8. Go through all of your race gear a few nights before the race: You are already going to be nervous for race day, so try to eliminate as much stress as possible before the event. A few nights before the race, start getting all of your race gear together, and make sure that you have everything that you need. That way, if you find out that you need to purchase an item for the race, such as gels or bars, or new goggles, you will have time to run to the store before race day. Then, the night before the race, you can put everything you need into your gear bag and have it ready for the morning. I have learned that waiting to the last minute to get your gear together can be quite stressful!

  9. Don’t try new things on race day: This is very important for any triathlete! This includes drinks, food, gels, new socks, new shoes, etc. If you plan on using something race day, make sure that you practice with it in your training. One of the biggest mistakes a beginner triathlete can make is trying a new gel or bar on race day, which can lead to an upset stomach and make for a bad day! Having a race plan ahead of time is the best way to approach the race.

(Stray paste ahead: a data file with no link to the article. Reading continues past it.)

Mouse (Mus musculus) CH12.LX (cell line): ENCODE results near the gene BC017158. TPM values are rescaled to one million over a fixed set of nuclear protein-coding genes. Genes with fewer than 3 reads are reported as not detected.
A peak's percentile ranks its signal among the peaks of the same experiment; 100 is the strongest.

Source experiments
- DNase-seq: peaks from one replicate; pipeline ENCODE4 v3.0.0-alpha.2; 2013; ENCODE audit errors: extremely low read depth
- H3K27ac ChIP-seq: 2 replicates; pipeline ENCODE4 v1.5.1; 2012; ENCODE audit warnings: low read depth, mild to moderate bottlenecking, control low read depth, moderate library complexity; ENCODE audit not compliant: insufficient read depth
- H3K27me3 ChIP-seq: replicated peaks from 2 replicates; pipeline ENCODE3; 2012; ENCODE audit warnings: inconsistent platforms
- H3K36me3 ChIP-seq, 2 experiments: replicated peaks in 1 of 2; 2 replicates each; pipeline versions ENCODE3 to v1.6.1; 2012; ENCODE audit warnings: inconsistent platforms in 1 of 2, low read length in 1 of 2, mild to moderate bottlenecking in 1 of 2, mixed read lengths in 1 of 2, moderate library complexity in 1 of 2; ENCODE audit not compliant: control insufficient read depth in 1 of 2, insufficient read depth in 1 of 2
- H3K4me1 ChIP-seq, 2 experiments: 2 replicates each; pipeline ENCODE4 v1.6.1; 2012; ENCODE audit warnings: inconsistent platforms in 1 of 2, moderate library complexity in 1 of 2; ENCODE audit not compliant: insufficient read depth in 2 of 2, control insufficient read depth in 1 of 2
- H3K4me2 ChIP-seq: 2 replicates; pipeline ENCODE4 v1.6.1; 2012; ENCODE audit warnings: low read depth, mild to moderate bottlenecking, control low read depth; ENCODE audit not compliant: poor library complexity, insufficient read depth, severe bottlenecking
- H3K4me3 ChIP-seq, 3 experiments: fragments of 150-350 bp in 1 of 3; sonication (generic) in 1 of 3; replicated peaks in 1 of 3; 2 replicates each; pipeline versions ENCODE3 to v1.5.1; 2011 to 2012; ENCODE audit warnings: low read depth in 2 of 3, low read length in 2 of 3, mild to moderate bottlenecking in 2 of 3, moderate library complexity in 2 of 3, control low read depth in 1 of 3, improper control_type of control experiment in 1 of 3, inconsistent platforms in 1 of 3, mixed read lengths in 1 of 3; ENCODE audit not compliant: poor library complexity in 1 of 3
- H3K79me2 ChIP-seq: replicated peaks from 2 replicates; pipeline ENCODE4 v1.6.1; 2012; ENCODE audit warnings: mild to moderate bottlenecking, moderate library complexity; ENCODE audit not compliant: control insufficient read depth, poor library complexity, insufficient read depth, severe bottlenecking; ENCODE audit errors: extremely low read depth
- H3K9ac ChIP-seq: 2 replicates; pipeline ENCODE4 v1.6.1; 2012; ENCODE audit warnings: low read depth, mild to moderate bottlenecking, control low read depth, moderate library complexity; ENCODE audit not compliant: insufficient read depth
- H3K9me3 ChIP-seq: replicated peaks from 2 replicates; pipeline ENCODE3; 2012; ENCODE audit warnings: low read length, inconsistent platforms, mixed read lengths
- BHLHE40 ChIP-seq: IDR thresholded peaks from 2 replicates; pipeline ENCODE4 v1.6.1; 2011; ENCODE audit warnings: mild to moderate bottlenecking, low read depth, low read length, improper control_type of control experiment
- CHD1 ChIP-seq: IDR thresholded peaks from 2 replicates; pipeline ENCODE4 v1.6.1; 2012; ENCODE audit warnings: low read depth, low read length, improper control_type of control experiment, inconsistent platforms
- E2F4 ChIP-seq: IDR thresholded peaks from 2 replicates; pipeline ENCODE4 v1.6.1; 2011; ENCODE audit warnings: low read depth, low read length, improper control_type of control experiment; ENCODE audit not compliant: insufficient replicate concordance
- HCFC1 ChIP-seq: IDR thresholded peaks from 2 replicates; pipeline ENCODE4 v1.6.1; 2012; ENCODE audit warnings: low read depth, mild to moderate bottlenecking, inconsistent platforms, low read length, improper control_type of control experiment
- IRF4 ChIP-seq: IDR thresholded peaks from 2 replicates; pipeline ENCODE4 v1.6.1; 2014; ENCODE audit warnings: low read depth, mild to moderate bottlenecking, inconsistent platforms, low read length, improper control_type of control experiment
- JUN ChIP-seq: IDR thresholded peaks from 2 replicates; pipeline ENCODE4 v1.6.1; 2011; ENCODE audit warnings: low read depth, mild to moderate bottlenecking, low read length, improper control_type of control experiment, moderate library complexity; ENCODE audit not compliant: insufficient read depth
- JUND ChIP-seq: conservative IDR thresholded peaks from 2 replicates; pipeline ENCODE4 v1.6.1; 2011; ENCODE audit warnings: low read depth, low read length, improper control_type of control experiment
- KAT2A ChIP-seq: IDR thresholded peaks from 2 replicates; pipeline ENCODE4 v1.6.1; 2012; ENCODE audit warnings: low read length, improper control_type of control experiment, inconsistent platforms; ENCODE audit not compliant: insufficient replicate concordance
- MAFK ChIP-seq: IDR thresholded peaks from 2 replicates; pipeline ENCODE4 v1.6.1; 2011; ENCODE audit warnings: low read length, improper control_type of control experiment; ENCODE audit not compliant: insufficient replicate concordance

10. Relax and have a good time: We are in this sport to have fun, so make sure you enjoy your race! You have done the training, and have put in the time, so now is the fun part of competing! Your family and friends will be there to support you at the finish line, and there will be plenty of volunteers to answer your questions. Try to stay as relaxed as possible before the race by giving yourself extra time race morning to get everything set up in transition.

Good luck and have fun!

    Coach Beth Atnip is a USAT Level II Certified Coach, a USAT Certified Race Director and a NSCA Certified Personal Trainer.  She is the co-owner of Mideast Multisport and is dedicated to helping athletes at all levels achieve their fitness and competitive goals. She is also the race director for the Susan Bradley-Cox Tri for Sight, a sprint triathlon/duathlon in Lexington, KY. Visit her website at www.mideastmultisport.com.